“Then we had the fifth assault, which I write about in The Demolition Agenda. This was started by the Trump administration. And there we saw an attempt to roll back almost everything the Obama administration has done. They have sometimes failed in court.

Trump was elected as an outsider who would drain the swamp, clean the swamp. Ordinary people thought – well, this is a swamp. And you have documented the influence of business on the regulatory process in all jurisdictions.

Most people know that corruption is rampant inside the device. And they wanted to elect someone who would at least say: empty the swamp.

“People from all political walks of life agreed. And this populist revolution could have gone either way. People were really pissed that these Wall Street banks were being bailed out and ordinary people were struggling to pay their mortgages, they didn’t get a bailout. It could have gone either way.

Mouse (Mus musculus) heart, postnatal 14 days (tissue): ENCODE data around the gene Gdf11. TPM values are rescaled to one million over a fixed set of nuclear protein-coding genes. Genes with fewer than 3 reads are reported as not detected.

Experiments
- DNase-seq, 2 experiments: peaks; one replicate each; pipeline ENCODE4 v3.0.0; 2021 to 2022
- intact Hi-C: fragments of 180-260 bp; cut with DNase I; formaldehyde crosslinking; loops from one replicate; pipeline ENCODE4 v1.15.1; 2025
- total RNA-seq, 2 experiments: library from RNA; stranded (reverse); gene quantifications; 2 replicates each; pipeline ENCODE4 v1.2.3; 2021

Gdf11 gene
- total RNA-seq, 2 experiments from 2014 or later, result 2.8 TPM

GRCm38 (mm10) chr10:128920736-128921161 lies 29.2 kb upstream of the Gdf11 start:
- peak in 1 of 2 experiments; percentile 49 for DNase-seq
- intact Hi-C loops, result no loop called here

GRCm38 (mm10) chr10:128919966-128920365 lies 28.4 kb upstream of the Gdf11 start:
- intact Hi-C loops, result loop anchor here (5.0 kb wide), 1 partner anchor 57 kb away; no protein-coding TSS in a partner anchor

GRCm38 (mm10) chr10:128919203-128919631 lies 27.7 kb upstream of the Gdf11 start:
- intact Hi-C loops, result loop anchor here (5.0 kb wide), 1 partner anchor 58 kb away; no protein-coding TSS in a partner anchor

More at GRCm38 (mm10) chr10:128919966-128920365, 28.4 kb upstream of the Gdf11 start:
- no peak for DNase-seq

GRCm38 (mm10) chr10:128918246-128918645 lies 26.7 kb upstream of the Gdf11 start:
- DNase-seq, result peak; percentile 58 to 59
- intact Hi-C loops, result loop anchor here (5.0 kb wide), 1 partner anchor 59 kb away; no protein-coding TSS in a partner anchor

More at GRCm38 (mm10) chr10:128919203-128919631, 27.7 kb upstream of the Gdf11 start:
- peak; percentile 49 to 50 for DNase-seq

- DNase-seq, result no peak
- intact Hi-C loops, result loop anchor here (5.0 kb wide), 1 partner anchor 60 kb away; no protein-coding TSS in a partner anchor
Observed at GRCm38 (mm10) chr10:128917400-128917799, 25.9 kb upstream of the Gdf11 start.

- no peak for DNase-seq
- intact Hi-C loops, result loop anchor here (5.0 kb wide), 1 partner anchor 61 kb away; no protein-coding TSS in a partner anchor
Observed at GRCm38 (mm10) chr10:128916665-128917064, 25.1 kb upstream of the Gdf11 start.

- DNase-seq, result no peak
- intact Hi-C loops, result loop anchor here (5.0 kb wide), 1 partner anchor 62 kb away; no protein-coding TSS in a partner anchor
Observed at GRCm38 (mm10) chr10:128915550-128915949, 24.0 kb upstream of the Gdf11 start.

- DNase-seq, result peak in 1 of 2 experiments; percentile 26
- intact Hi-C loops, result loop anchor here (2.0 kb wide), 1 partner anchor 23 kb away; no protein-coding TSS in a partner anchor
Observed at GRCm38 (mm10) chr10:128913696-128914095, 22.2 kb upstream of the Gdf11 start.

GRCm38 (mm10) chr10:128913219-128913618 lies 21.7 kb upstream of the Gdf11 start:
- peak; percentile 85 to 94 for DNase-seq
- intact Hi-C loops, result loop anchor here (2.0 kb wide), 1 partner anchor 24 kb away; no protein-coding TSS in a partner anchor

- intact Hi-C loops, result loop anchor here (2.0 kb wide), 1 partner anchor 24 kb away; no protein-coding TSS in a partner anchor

“Unfortunately, Obama brought in people like Larry Summers, the same people who, under the Clinton administration, deregulated the banking industry. And Obama brought them in to try to fix the problem. The right, through his think tanks and ground troops, was able to refocus this populist anger away from the banks and various businesses that were making life miserable for ordinary people and redirected the anger back to the government.

The Trump machine effectively portrayed Hillary as a tool of Wall Street. And she was lecturing at Goldman Sachs for $650,000.

“Yes. And we’re talking about the same people. We’re talking about Larry Summers as an adviser to Hillary. And a lot of the same people who were advising Bill Clinton to repeal Glass Steagall. Instead of focusing on health care, Obama should have gone after Wall Street directly.

But they were married on Wall Street. They weren’t going to do that.

“There is this problem.”

Demolition Agenda features Scott Pruitt and Ryan Zinke, two returning Trump appointees.